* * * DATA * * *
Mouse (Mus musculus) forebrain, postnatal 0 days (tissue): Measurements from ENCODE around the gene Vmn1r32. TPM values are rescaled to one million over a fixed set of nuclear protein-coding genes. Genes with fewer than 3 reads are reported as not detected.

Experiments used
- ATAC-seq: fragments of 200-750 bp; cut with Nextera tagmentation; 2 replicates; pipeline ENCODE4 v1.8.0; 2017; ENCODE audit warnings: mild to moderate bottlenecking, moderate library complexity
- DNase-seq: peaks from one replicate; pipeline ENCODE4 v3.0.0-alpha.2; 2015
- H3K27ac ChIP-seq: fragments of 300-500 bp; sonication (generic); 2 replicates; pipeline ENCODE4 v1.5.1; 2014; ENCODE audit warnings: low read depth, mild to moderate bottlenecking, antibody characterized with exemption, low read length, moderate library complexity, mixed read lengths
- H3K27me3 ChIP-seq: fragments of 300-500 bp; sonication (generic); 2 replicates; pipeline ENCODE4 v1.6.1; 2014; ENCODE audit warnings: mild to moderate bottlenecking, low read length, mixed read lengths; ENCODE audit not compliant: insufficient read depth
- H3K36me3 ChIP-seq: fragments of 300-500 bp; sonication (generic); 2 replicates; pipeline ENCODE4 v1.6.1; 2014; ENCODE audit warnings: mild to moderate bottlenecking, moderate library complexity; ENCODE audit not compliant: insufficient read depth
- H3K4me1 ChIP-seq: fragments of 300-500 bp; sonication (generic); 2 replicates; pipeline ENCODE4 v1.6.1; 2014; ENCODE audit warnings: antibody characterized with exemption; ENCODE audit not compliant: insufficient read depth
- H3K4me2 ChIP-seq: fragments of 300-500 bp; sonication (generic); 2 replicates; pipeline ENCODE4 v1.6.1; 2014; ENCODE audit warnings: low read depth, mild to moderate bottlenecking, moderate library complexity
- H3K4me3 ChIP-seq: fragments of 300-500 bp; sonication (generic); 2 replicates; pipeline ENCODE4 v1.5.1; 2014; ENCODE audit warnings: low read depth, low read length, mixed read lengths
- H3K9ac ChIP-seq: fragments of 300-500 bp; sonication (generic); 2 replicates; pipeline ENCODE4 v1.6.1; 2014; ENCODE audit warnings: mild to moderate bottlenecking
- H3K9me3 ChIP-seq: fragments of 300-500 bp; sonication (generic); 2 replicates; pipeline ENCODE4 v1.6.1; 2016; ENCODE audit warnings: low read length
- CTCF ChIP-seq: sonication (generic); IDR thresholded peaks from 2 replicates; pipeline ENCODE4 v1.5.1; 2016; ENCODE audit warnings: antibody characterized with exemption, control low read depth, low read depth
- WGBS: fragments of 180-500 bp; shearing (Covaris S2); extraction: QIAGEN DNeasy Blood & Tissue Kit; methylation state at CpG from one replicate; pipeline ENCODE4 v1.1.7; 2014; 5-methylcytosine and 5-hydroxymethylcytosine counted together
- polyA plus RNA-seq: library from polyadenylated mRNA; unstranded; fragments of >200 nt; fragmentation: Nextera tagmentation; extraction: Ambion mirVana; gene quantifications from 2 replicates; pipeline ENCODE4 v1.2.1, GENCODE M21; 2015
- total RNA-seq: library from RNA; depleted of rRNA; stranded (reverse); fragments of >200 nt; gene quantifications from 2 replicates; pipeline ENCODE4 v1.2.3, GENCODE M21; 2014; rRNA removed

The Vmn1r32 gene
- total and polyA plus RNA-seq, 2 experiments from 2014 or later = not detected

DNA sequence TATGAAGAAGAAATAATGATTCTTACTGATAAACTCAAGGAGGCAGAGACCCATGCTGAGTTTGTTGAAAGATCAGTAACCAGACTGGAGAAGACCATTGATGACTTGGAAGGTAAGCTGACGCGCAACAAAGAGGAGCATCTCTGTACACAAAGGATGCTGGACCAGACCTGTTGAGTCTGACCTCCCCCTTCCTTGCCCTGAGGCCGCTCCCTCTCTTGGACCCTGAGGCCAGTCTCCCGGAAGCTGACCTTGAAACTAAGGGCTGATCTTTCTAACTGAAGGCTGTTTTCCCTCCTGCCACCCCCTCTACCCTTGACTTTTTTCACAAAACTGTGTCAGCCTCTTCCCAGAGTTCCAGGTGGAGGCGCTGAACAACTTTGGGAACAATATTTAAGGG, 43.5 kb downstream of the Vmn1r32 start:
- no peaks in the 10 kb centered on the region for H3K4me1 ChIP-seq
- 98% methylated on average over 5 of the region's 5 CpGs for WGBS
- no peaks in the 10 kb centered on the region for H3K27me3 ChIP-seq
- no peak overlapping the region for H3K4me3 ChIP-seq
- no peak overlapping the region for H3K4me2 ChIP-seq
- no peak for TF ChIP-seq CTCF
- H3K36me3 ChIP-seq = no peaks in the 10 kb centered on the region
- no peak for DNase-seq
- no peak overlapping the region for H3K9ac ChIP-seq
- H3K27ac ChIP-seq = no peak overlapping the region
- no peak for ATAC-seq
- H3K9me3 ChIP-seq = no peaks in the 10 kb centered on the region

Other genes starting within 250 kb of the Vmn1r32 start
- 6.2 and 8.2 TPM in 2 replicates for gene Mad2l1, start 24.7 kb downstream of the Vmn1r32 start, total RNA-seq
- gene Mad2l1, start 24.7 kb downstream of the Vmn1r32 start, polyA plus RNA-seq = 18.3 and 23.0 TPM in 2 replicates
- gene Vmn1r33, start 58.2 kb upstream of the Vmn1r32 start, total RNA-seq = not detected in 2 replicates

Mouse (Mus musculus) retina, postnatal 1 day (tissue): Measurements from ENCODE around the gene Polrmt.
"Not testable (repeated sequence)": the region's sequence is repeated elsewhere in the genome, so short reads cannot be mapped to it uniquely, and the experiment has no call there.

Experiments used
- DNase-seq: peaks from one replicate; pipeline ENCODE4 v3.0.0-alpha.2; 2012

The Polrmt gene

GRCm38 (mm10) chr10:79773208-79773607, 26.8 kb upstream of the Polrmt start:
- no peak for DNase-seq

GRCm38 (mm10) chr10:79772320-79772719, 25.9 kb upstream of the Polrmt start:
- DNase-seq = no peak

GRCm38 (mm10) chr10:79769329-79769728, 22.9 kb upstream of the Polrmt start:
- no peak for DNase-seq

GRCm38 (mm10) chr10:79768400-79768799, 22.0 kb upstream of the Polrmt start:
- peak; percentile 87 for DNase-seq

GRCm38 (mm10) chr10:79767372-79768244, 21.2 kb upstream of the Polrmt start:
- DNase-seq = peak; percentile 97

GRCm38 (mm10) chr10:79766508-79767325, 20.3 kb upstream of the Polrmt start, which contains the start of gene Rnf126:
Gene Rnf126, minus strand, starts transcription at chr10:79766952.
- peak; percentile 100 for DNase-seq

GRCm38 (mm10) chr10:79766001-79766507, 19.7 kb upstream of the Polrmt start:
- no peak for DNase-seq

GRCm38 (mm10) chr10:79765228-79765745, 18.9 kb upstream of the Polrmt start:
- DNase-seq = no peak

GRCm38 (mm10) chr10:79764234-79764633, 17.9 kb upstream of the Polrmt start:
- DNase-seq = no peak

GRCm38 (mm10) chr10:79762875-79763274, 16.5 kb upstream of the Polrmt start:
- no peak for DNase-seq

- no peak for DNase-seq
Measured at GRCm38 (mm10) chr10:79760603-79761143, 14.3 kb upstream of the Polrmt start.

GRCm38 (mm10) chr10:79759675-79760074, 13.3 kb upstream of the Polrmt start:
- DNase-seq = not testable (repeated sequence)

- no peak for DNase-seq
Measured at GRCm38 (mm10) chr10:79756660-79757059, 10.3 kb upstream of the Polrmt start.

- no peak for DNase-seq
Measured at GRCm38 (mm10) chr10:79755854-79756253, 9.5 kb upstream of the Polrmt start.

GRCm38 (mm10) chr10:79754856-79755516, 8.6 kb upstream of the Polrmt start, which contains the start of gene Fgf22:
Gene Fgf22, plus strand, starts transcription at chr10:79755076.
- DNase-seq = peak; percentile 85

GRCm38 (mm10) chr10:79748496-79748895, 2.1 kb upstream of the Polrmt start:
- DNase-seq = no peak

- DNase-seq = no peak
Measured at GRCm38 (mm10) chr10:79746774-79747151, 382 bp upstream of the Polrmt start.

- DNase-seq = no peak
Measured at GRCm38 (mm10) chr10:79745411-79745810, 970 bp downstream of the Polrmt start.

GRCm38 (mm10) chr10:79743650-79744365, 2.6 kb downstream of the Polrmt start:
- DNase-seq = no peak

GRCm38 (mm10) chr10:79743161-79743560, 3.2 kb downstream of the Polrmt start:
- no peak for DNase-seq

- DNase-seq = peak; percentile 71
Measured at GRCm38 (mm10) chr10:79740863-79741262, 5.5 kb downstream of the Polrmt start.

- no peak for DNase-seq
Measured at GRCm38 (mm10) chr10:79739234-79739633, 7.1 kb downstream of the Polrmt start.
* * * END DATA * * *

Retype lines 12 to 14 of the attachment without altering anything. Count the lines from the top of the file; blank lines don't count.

- H3K9me3 ChIP-seq: fragments of 300-500 bp; sonication (generic); 2 replicates; pipeline ENCODE4 v1.6.1; 2016; ENCODE audit warnings: low read length
- CTCF ChIP-seq: sonication (generic); IDR thresholded peaks from 2 replicates; pipeline ENCODE4 v1.5.1; 2016; ENCODE audit warnings: antibody characterized with exemption, control low read depth, low read depth
- WGBS: fragments of 180-500 bp; shearing (Covaris S2); extraction: QIAGEN DNeasy Blood & Tissue Kit; methylation state at CpG from one replicate; pipeline ENCODE4 v1.1.7; 2014; 5-methylcytosine and 5-hydroxymethylcytosine counted together